How to Include Nature-Based Play in Your Homeschool Day

Nature-based play is a cornerstone of childhood and learning, yet it is a disappearing occurrence.  Sometimes just getting your kids outside feels like a huge undertaking in itself.

How to Include Nature-Based Play in Your Homeschool Day

Trust me, I’ve been there.  Even as a nature-lover, it can be tough to spend enough time outdoors with my kids.

It doesn’t have to be that way, though.  There are so many reasons and ways to get your child outside!  The benefits are absolutely worth the effort!

Why is nature-based play important to include your homeschool?

Nature-based play is an essential part of a child’s physical development.

Fresh air, sunshine and outdoor activity is great for children physically, and it also increases their mood and behavior.  That sounds dreamy, doesn’t it?

When we made the decision to homeschool, I knew that I wanted nature-based play to be a big part of our children’s education journey. I had always been a nature-lover and felt like it was an important building block that contributed to my love for learning.

Your kids can learn a lot from simply being outdoors.

Children are naturally curious and being outside fuels their desire to learn.  Have you noticed how many questions kids will ask when they see something that interests them?  They are like sponges and being outside will encourage their desire to learn about their surroundings.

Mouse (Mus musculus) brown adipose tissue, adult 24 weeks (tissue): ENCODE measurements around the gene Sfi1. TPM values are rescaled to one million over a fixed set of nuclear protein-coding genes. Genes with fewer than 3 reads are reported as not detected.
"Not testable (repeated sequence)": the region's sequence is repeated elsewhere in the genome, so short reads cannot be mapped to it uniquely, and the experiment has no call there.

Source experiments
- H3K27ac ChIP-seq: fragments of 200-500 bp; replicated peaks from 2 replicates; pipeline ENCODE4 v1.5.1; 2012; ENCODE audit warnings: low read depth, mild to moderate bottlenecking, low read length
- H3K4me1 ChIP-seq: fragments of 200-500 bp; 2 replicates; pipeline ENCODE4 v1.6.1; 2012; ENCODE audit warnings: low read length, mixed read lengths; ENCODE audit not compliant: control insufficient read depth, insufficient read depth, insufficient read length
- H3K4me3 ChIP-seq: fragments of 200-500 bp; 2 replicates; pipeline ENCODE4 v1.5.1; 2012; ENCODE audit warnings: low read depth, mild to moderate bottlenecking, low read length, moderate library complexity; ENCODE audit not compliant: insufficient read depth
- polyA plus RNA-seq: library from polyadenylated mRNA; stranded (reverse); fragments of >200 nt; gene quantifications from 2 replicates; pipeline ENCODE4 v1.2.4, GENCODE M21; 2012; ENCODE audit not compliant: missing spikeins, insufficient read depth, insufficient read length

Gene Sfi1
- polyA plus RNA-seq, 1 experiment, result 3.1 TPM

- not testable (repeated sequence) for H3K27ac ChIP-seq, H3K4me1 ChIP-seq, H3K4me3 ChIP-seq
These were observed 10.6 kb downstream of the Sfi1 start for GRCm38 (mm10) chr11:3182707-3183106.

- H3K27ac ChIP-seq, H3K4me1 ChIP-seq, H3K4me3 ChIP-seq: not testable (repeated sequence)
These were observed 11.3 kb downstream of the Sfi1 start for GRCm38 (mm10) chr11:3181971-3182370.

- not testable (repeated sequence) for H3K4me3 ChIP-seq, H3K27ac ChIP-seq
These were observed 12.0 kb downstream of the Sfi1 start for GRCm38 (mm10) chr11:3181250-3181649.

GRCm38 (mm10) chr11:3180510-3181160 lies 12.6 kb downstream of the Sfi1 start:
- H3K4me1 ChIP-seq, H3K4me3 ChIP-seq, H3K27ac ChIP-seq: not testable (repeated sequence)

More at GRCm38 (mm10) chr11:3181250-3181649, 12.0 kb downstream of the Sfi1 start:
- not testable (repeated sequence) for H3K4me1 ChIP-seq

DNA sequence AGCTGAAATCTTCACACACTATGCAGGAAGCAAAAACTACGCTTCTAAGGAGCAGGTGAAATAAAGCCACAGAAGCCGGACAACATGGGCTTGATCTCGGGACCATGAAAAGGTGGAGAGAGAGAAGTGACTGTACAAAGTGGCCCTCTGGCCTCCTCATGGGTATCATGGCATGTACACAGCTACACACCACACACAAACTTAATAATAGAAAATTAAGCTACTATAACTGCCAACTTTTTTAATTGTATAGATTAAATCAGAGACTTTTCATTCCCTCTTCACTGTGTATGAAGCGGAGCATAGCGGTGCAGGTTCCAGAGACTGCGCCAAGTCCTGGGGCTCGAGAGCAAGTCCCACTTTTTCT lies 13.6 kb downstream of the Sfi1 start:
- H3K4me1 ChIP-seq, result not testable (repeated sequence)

Nature-based play is a strong starting point for cross-curricular learning as well.

Having a nature journal is just one example of how you can use nature-based play to weave in other learning.  Your child can use a nature journal to write or draw about what they saw/did in nature. Now you are not only giving them the opportunity to play outside, but also to use other skills to reflect on their time.

Learning doesn’t stop at a nature journal, though!  You can use sticks and rocks to solve simple math equations, or talk about the geometrical angles that tree branches make.  It’s important that your kids see that learning is everywhere and valuable connections can be made.

How can you include nature-based play in your homeschool day?

Make a committment.

Not everyone loves the outdoors.  But, seeing its benefits makes it worthwhile.  Commit to getting outside for a defined period of time, every day.  It’s often the simple act of getting outside that hinders us from do it.  Once we are outside playing, the rest comes naturally!

Provide tools for outdoor learning.

To get the benefits of nature-based learning, you don’t need to live on a 100-acre farm, nor does your lawn need to be littered with every single toy that Amazon has to offer.  Quite the opposite, actually.

Providing your kids with some basic outdoor learning tools will inspire their nature-based learning.  Things like a magnifying glass, a nature field guide book on birds and bugs, or  an all-in-one, backyard nature kit like this one, are great for encouraging nature-based play.

Read books about nature.